For the theme and child theme, opening and editing the functions.php file is a bit easier. You can simply use the Theme File Editor, which is included in WordPress by default. Just open your WordPress admin dashboard (/wp-admin/) and go to Design → Theme File Editor. You will now arrive at the theme editing page.
At the top right, you can select the theme you want to edit. In the right sidebar, you have the option to select functions.php and edit the file.
If you want to edit functions.php of a theme that you didn’t develop yourself, it’s best to create a child theme. This way, you won’t accidentally destroy essential parts of the theme. If you edit the parent theme, WordPress will also give you a warning on this page!
Once you are done with the editing, simply click “Update File” at the bottom.
Editing with a Plugin
There are handy plugins (like Snippets) that make it easy to build custom functionality without having to set up a plugin or child theme yourself. For simple changes or for people with less knowledge in WordPress development, such a plugin can be a good solution.
When should you edit functions.php?
You are now quite the expert on the topic of “functions.php”! You know what the file does, where to find it, and how to open and edit it. But when should you even bother touching the functions.php file? It depends on which file you are dealing with. Let’s go through the important points.
When should you edit the functions.php file of the WordPress Core installation?
The short answer: NEVER! The slightly more detailed answer: Only in the worst-case scenario. It may happen that the functions.php file of your WordPress Core installation becomes infected with malware. In this case, you should make a backup of your site and consult a developer. Additionally, a security plugin can help identify and remove the malware.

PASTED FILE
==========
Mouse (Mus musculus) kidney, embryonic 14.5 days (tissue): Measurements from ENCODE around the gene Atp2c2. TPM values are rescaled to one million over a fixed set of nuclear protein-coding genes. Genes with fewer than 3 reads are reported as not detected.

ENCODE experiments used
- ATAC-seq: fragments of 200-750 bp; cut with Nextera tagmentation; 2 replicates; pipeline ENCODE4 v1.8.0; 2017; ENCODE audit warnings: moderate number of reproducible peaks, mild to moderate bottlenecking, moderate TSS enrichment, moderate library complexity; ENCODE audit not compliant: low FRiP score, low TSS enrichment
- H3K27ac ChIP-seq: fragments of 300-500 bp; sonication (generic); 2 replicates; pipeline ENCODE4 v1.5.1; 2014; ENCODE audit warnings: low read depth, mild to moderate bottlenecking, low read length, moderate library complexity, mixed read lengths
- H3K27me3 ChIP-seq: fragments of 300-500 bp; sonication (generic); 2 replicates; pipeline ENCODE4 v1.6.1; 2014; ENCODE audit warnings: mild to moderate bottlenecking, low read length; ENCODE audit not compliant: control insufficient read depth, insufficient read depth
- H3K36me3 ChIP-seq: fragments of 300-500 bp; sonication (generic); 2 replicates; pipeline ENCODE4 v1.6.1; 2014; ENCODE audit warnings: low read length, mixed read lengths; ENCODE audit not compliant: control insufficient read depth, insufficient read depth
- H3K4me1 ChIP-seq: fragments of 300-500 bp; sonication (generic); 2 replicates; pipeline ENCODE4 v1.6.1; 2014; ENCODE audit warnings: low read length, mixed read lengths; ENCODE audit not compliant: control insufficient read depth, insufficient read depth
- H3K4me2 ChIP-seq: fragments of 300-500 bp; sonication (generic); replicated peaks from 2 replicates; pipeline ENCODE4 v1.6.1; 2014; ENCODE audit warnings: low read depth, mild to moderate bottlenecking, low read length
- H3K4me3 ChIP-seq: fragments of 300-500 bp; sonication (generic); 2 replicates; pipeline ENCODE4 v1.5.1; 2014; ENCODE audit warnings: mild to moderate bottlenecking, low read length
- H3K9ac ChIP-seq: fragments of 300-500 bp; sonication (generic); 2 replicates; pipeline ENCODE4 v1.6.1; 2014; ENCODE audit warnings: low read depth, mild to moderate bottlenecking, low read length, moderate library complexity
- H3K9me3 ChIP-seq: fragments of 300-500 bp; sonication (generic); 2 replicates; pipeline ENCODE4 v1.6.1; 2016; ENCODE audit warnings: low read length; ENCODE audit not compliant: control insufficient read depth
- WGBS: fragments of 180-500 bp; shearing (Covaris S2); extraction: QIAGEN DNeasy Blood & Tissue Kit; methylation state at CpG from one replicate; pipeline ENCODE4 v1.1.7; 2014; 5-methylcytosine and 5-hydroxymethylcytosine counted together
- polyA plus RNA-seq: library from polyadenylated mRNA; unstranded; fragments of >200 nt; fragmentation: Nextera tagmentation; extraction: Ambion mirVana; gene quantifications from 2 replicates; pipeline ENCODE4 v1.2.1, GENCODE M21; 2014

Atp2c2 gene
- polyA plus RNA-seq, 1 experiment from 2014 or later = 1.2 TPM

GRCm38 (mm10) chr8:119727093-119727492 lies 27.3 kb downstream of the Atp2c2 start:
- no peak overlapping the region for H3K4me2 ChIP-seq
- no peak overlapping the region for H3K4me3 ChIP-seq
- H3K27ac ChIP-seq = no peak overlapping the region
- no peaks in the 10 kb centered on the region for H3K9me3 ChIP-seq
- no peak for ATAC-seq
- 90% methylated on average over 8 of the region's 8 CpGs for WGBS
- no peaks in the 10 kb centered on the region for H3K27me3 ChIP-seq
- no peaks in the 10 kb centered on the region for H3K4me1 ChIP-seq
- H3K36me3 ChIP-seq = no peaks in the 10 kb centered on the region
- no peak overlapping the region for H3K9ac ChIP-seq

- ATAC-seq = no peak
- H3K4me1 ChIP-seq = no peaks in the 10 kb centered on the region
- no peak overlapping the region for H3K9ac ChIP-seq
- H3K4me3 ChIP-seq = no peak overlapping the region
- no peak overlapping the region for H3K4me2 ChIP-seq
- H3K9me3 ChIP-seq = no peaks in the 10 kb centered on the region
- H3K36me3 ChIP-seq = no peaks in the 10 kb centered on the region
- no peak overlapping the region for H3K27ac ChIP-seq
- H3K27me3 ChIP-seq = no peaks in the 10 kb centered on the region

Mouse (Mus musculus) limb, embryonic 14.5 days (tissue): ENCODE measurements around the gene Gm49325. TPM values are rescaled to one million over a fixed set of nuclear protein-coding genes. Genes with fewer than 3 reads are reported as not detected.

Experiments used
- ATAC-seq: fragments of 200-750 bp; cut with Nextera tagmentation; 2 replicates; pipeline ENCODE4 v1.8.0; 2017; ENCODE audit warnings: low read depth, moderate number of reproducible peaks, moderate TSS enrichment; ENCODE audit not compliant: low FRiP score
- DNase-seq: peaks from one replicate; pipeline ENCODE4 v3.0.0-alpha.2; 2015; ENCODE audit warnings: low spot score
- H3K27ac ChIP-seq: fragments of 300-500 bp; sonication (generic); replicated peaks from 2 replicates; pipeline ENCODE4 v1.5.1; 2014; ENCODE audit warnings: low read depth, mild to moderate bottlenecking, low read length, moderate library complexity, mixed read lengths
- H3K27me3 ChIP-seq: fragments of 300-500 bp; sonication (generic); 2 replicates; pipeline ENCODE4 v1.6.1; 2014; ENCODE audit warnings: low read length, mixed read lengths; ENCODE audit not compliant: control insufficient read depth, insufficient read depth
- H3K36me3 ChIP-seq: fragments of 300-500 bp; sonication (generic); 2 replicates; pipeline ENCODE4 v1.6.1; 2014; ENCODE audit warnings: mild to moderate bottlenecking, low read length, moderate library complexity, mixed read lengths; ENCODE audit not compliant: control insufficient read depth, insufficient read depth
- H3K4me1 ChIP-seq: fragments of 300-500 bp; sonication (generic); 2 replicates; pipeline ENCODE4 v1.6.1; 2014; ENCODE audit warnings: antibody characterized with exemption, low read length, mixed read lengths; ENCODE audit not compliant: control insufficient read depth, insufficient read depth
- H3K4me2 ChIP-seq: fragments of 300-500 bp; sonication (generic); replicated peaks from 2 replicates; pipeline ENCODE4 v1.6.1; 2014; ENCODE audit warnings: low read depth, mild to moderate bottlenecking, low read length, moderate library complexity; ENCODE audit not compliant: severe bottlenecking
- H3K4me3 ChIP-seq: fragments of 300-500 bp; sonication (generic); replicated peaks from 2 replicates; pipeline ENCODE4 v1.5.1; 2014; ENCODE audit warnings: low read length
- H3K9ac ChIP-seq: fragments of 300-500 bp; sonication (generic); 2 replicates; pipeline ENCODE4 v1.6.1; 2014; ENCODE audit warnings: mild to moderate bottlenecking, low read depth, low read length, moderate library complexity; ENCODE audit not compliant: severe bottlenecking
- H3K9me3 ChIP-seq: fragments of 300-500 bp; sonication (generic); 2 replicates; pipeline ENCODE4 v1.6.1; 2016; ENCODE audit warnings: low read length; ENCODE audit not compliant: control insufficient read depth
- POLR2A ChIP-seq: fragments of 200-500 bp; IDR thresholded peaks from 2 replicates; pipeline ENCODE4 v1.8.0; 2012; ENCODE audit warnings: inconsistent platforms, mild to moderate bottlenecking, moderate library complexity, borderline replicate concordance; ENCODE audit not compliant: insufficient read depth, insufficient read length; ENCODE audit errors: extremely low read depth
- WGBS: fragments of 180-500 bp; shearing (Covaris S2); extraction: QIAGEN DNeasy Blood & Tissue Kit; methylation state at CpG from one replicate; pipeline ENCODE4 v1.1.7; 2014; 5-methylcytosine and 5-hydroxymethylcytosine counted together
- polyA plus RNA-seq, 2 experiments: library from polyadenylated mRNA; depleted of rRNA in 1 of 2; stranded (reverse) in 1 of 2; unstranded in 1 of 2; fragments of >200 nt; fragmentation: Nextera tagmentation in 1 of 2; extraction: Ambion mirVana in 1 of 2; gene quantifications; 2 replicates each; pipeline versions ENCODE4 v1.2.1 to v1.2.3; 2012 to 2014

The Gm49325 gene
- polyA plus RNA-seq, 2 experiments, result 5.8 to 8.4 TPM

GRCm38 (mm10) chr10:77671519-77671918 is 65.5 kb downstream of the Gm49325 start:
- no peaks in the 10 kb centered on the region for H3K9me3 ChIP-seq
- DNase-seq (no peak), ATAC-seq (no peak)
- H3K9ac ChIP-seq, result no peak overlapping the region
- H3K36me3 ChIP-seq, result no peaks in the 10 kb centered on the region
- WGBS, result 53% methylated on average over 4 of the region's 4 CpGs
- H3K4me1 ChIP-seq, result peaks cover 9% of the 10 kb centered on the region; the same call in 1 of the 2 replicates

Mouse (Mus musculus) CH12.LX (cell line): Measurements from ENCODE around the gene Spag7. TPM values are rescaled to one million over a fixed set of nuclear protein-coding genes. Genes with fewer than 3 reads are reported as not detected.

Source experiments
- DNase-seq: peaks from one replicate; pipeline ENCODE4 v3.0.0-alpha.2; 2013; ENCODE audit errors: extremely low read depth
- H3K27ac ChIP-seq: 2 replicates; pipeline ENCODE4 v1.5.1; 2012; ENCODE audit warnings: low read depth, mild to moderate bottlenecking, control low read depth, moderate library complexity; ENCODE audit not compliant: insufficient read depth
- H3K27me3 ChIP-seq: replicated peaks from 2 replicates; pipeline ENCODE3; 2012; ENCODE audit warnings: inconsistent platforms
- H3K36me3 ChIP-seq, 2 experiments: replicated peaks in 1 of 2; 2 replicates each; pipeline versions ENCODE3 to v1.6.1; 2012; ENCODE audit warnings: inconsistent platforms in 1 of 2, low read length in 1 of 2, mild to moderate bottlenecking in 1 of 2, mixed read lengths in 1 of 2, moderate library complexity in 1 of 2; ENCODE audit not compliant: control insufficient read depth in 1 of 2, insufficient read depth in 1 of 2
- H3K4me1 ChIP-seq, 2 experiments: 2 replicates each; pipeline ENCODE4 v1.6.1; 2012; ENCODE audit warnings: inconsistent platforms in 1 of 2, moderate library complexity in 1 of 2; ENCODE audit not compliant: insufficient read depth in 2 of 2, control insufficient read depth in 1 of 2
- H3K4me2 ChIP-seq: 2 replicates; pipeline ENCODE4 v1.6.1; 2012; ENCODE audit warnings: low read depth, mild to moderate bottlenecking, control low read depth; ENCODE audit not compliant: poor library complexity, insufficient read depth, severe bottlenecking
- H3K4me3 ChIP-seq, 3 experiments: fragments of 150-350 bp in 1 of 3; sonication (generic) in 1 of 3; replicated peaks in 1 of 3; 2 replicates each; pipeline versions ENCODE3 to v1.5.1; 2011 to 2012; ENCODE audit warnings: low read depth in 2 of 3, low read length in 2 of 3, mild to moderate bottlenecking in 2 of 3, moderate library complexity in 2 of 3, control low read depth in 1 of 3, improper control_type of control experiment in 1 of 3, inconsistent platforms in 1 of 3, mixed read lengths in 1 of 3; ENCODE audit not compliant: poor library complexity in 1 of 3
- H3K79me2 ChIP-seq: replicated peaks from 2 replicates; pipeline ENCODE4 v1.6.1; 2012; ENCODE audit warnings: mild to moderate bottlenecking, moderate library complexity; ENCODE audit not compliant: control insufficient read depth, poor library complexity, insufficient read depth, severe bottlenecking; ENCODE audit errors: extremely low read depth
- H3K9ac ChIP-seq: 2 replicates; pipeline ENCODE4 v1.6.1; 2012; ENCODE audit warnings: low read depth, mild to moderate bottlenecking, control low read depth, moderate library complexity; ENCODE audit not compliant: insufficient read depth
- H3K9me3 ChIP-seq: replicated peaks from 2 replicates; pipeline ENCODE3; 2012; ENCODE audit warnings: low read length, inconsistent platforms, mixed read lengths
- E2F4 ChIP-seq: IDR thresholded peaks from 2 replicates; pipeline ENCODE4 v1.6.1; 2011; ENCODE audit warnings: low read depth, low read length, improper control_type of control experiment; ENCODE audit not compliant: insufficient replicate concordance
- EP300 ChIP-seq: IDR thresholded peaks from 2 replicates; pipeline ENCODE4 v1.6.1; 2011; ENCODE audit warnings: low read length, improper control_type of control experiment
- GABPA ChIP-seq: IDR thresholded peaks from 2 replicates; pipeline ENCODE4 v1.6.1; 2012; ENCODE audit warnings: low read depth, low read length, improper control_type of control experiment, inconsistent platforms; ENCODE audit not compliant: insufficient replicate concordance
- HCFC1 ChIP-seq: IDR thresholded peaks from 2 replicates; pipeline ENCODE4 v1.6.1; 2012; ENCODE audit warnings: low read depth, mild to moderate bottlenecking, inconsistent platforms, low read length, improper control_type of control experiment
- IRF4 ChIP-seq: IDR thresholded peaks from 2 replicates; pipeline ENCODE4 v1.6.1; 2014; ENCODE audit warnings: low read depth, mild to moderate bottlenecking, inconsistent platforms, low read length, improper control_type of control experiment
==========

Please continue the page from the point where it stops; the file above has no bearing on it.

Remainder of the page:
When should you edit the functions.php file of the theme?
If you have created the theme yourself, you will probably add a lot of custom code to the functions.php file. Almost all themes have some kind of custom functionality in their functions.php file. If you want to add additional functionality to your site that is not directly related to your theme, then you should probably create a plugin. This way, the function will remain even if you change the theme. Theoretically, you can even upload the plugin to wordpress.org so that other users can benefit from your work. Quick tip: There are countless WordPress plugins available. There’s a good chance that there’s already a plugin that does exactly what you want to achieve. So do a quick search before investing unnecessary time in developing a custom solution.
When should you edit the functions.php file of the child theme?
If you are using another developer’s theme, you should use a child theme to make changes to functions.php. This way, you can ensure that you don’t inadvertently destroy core functionality of the main theme. Additionally, your changes would be overwritten if you update the main theme. In short, a child theme is the safer choice.
Even before editing the functions.php file of the child theme, consider whether it would be better to create a plugin to retain changes if you switch themes.
You now know the most important things about the functions.php file in WordPress! Let me know how you found this article and feel free to message me if you have any questions or issues!)